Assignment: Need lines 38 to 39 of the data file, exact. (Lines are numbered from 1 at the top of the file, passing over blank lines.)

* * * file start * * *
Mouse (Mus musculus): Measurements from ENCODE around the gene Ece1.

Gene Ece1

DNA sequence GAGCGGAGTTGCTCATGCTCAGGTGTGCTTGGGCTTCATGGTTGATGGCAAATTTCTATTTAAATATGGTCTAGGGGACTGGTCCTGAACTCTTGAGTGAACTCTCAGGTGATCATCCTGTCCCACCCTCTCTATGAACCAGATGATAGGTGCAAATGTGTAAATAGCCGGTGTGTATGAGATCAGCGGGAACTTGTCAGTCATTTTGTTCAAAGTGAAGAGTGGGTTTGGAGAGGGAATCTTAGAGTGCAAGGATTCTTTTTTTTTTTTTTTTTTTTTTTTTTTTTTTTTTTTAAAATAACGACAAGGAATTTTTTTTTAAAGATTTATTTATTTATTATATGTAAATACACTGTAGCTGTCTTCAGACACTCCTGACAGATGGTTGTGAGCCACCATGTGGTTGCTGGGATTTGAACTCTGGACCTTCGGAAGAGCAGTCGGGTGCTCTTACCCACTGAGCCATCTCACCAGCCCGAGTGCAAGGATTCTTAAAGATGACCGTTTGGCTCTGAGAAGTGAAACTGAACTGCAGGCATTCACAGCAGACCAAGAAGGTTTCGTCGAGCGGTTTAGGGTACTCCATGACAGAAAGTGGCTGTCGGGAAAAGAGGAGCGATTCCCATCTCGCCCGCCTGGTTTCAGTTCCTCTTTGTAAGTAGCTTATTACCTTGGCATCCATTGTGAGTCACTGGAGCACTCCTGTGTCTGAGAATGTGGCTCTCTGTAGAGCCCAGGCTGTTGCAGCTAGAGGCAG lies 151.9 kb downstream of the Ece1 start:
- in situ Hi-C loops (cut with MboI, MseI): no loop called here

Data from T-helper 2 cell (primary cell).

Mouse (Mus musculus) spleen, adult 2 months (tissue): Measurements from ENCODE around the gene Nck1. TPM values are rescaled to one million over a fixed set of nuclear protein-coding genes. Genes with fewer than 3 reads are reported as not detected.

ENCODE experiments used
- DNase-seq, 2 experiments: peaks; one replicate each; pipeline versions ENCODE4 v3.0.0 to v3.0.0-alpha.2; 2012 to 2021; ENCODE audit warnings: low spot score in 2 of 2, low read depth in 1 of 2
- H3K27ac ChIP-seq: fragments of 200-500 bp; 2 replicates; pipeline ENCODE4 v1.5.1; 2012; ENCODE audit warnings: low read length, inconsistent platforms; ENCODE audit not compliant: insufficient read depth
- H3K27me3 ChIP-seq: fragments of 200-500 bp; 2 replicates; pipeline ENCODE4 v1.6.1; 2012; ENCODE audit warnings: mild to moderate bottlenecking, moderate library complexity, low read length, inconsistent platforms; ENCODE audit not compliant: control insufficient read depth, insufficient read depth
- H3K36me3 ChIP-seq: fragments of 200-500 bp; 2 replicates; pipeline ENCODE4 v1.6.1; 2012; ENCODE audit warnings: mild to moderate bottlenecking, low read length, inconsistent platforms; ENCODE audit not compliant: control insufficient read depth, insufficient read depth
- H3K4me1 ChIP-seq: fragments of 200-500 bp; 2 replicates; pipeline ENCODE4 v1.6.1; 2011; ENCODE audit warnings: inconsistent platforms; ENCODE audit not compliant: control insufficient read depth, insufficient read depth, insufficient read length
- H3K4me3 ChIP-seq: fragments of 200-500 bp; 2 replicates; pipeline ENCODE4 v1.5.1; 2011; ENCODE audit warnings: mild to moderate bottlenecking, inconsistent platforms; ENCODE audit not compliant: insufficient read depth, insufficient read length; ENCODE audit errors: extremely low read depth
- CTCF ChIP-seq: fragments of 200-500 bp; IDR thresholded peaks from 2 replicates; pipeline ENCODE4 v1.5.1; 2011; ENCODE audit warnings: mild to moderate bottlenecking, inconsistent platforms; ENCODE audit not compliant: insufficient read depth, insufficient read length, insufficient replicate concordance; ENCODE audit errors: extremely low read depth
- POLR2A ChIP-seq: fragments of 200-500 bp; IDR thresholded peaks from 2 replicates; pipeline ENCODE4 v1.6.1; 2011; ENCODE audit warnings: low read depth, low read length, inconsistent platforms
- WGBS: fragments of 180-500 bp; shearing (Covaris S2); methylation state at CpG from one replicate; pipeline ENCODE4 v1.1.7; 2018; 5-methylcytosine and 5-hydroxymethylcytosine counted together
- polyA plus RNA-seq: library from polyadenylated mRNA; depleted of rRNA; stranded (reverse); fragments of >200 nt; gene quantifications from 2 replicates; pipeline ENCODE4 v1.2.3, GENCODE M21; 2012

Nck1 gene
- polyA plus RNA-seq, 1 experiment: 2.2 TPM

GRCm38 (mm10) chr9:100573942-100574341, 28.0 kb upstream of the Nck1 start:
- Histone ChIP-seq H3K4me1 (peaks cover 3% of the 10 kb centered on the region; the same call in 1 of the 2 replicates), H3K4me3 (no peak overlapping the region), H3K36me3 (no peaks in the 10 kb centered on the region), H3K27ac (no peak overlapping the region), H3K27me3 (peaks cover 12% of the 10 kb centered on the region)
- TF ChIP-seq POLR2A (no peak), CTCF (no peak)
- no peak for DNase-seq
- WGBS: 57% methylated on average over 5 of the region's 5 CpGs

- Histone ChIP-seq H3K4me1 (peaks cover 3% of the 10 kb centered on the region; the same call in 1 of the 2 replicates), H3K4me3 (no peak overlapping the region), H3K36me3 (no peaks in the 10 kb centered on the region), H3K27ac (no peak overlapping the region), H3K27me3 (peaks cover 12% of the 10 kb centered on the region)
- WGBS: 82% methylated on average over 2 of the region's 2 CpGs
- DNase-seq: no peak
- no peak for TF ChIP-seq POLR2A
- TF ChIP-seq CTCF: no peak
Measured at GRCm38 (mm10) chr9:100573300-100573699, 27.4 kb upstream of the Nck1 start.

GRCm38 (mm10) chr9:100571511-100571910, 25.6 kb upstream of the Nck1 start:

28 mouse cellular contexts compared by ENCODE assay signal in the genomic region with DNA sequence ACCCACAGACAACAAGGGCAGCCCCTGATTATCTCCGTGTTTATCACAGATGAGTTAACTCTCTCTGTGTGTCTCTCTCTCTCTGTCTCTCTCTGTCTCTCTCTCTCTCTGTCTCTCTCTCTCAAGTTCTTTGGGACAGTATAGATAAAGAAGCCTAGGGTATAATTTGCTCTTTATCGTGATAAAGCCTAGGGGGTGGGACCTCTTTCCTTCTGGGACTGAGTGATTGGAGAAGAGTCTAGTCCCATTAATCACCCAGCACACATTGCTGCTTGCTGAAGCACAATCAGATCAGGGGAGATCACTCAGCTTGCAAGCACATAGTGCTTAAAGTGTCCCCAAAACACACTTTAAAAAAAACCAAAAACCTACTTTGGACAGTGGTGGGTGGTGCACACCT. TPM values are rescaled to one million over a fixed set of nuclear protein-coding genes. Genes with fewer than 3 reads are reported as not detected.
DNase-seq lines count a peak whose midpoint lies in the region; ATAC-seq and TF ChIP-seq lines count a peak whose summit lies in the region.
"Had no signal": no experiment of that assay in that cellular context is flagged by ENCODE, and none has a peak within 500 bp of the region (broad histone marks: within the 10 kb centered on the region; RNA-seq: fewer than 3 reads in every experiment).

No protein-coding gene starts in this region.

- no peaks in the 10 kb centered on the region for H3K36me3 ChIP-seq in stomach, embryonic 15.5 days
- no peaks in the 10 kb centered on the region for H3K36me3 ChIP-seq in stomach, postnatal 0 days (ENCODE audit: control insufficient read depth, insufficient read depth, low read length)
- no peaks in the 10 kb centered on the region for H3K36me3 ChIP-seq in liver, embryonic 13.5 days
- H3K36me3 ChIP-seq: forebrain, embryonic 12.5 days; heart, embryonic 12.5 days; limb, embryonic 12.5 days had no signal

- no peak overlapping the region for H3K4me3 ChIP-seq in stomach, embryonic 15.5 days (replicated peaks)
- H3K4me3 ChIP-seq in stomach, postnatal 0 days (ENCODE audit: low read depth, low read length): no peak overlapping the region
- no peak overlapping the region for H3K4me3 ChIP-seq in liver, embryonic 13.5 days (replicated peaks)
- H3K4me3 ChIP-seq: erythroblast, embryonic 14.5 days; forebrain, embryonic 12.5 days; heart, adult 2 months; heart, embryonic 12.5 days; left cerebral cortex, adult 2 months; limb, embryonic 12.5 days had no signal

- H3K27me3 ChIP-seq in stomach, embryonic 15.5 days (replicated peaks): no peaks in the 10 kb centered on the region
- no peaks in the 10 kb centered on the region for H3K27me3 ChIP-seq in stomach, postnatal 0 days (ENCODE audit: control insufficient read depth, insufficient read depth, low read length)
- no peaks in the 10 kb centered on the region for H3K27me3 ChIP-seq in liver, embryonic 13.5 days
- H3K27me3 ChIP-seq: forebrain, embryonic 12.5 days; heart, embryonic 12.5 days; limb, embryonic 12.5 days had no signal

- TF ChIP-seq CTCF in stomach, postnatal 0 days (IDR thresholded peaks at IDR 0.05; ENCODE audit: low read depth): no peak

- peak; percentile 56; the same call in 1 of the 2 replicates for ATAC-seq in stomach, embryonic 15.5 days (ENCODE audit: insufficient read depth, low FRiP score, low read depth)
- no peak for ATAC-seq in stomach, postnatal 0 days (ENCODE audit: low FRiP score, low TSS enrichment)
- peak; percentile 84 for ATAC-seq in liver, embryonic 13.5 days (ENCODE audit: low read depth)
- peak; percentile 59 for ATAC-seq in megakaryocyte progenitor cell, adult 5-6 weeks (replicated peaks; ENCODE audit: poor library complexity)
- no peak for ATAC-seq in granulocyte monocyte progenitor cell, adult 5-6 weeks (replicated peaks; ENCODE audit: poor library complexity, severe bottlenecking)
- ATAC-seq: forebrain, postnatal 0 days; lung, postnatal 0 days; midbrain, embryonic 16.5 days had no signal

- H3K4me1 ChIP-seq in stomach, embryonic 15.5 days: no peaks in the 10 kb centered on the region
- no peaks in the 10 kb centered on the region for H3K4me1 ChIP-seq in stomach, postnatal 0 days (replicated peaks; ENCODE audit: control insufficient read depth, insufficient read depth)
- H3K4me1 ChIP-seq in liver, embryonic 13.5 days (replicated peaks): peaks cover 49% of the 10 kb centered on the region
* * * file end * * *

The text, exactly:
- no peaks in the 10 kb centered on the region for H3K36me3 ChIP-seq in liver, embryonic 13.5 days
- H3K36me3 ChIP-seq: forebrain, embryonic 12.5 days; heart, embryonic 12.5 days; limb, embryonic 12.5 days had no signal